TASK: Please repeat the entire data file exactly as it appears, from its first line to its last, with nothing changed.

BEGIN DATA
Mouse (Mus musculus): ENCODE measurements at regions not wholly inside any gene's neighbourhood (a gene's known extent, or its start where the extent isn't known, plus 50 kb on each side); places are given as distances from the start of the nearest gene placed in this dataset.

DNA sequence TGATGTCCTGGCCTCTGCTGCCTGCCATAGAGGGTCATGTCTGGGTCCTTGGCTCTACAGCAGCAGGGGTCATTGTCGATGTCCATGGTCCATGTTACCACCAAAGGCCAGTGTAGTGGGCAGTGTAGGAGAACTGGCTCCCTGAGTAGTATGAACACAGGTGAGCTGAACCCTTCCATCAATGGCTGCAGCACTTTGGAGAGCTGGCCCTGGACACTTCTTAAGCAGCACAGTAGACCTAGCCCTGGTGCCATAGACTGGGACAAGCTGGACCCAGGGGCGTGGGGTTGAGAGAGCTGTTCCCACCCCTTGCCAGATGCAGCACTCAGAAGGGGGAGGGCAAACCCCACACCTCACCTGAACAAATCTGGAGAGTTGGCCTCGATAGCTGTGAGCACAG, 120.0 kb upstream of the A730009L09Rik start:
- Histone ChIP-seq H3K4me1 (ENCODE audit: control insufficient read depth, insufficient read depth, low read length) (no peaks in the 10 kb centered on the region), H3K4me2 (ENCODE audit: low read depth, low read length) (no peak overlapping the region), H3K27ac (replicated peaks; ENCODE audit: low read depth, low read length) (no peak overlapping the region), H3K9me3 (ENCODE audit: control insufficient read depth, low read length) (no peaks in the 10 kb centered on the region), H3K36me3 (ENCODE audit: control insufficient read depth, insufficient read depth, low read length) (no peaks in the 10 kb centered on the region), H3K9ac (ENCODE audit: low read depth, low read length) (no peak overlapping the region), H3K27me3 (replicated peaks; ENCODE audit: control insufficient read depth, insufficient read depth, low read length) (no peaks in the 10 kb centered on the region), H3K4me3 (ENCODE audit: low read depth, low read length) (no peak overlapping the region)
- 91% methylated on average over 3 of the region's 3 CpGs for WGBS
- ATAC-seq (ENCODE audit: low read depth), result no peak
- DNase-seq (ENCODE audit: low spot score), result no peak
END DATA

Mouse (Mus musculus): ENCODE measurements at regions not wholly inside any gene's neighbourhood (a gene's known extent, or its start where the extent isn't known, plus 50 kb on each side); places are given as distances from the start of the nearest gene placed in this dataset.

DNA sequence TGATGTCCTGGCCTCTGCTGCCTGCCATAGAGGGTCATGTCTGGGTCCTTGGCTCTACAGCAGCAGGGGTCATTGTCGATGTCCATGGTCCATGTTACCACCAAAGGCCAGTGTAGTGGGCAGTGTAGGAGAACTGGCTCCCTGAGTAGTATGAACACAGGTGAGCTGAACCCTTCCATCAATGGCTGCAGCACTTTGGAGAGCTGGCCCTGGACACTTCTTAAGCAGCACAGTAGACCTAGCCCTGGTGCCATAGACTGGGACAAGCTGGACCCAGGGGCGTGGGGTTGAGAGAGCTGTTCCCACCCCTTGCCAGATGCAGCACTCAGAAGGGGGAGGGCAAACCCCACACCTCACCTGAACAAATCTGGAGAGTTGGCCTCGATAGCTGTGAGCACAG, 120.0 kb upstream of the A730009L09Rik start:
- Histone ChIP-seq H3K4me1 (ENCODE audit: control insufficient read depth, insufficient read depth, low read length) (no peaks in the 10 kb centered on the region), H3K4me2 (ENCODE audit: low read depth, low read length) (no peak overlapping the region), H3K27ac (replicated peaks; ENCODE audit: low read depth, low read length) (no peak overlapping the region), H3K9me3 (ENCODE audit: control insufficient read depth, low read length) (no peaks in the 10 kb centered on the region), H3K36me3 (ENCODE audit: control insufficient read depth, insufficient read depth, low read length) (no peaks in the 10 kb centered on the region), H3K9ac (ENCODE audit: low read depth, low read length) (no peak overlapping the region), H3K27me3 (replicated peaks; ENCODE audit: control insufficient read depth, insufficient read depth, low read length) (no peaks in the 10 kb centered on the region), H3K4me3 (ENCODE audit: low read depth, low read length) (no peak overlapping the region)
- 91% methylated on average over 3 of the region's 3 CpGs for WGBS
- ATAC-seq (ENCODE audit: low read depth), result no peak
- DNase-seq (ENCODE audit: low spot score), result no peak